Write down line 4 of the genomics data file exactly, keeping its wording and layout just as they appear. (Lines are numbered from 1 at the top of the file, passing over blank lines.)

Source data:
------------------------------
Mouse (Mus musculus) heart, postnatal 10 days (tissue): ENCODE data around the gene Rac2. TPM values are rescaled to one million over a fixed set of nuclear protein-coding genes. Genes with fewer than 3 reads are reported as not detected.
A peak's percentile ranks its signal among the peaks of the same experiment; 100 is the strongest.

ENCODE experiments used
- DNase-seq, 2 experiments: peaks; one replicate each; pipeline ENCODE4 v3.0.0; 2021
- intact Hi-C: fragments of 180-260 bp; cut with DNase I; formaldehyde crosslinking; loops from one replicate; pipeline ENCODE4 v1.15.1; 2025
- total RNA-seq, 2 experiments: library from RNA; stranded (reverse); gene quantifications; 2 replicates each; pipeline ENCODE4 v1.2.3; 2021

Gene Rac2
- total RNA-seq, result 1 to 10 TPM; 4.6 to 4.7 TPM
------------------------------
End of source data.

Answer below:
- DNase-seq, 2 experiments: peaks; one replicate each; pipeline ENCODE4 v3.0.0; 2021